Olly began to look so dismal as Milly's fancies grew more and more melancholy, that Mrs. Norton took to laughing at them all. What did they know about Westmoreland rain indeed. This was nothing—just nothing at all; she could remember some floods in the wintertime, when she was a little girl, and used to stay with Aunt Emma and great-grandmamma; but as for this, why, it was a good summer wetting, and that was all.
A romp sent the children to bed in excellent spirits again. This time both Milly and Olly stood at the window together, and told the rain to be sure to go to Spain that night, and never come back again while they were at Ravensnest.
"Or you might go to Willingham, you know, dear Mr. Rain," said Milly; "I daresay mother's flowers want a good watering. And there's Spot—you might give her a good washing—she can wash herself, but she won't. Only we don't want you here, Mr. Rain."
But what an obstinate disagreeable Mr. Rain it was! All that night it went on pouring, till the little beck in the garden was so full it was almost choked, and could only get along by sputtering and foaming as if some wicked water-fairies were driving it along and tormenting it. And all the little pools on the mountain, the "tarns," as Becky and Tiza called them, filled up, and the rain made the mountain itself so wet that it was like one big bog all over.
When the children woke up the flood on the lawn was growing bigger, and it seemed to them as if the house and garden were all wrapped up in a wet white cloud-blanket. They could not see the mountain at all from the window, it was all covered with a thick white mist, and the dark fir trees in the garden looked sad and drooping, as if the weight of raindrops was too much for them to carry.
The children had made up their minds so completely the night before that it couldn't rain more than two days running, that they felt as if they could hardly be expected to bear this third wet morning cheerfully. Nurse found them cross and out of spirits at breakfast. Even a prospect of asking Becky and Tiza to tea did not bring any smiles to their forlorn little faces. It would be no fun having anybody to tea. They couldn't go out, and there was nothing amusing indoors.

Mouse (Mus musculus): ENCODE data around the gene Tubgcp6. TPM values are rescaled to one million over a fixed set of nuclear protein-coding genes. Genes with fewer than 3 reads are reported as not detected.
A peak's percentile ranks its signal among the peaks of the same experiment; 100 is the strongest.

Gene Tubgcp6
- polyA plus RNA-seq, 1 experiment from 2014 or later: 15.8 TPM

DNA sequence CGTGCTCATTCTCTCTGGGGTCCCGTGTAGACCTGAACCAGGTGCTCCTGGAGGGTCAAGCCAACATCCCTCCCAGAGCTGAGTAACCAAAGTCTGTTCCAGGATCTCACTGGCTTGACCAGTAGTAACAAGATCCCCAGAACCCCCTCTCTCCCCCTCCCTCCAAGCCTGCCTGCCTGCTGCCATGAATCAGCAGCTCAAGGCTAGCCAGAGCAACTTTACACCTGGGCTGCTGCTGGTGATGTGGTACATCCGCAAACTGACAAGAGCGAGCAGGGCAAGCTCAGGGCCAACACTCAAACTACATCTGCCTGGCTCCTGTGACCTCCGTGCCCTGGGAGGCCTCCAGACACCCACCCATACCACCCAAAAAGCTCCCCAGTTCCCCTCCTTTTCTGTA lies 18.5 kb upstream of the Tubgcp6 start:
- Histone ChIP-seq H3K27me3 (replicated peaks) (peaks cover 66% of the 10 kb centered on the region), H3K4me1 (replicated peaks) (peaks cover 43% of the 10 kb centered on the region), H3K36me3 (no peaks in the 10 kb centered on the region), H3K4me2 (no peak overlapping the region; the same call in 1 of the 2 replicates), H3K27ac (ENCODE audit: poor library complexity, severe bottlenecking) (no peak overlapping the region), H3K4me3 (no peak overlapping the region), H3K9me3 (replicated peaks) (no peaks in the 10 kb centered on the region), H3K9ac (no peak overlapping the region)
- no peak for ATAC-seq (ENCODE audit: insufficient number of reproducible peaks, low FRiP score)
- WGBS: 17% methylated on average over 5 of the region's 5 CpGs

After breakfast, Olly set to work to get into mischief, as he generally did when he felt dull. Nurse discovered him smearing Katie's cheeks with raspberry jam "to make them get red kricker" as he said, and alas! some of the jam had stuck to the new silk frock, and spoilt all its smart fresh look.
When Milly found it out she began to cry, and when Mrs. Norton came in she saw a heap on the floor, which was Milly, sobbing, while Olly sat beside her with his mouth wide open, as if he was a good deal astonished at the result of his first attempt at doctoring.
"Pick up the pieces, old woman," said Mrs. Norton, taking hold of the heap and lifting it up. "What's the matter with you both?"
"Olly's spoilt my doll," sobbed Milly, "and it will go on raining—and I feel so—so—dull."
"I didn't spoil her doll, mother," cried Olly, eagerly. "I only rubbed some jam on its cheeks to make them a nicey pink—only some of it would sticky her dress—I didn't mean to."
"How would you like some jam rubbed on your cheeks, sir?" said Mrs. Norton, who could scarcely help laughing at poor Katie's appearance when nurse handed the doll to her. "Suppose you leave Milly's dolls alone for the future; but cheer up, Milly! I think I can make Katie very nearly right again. Come upstairs to my room and we'll try."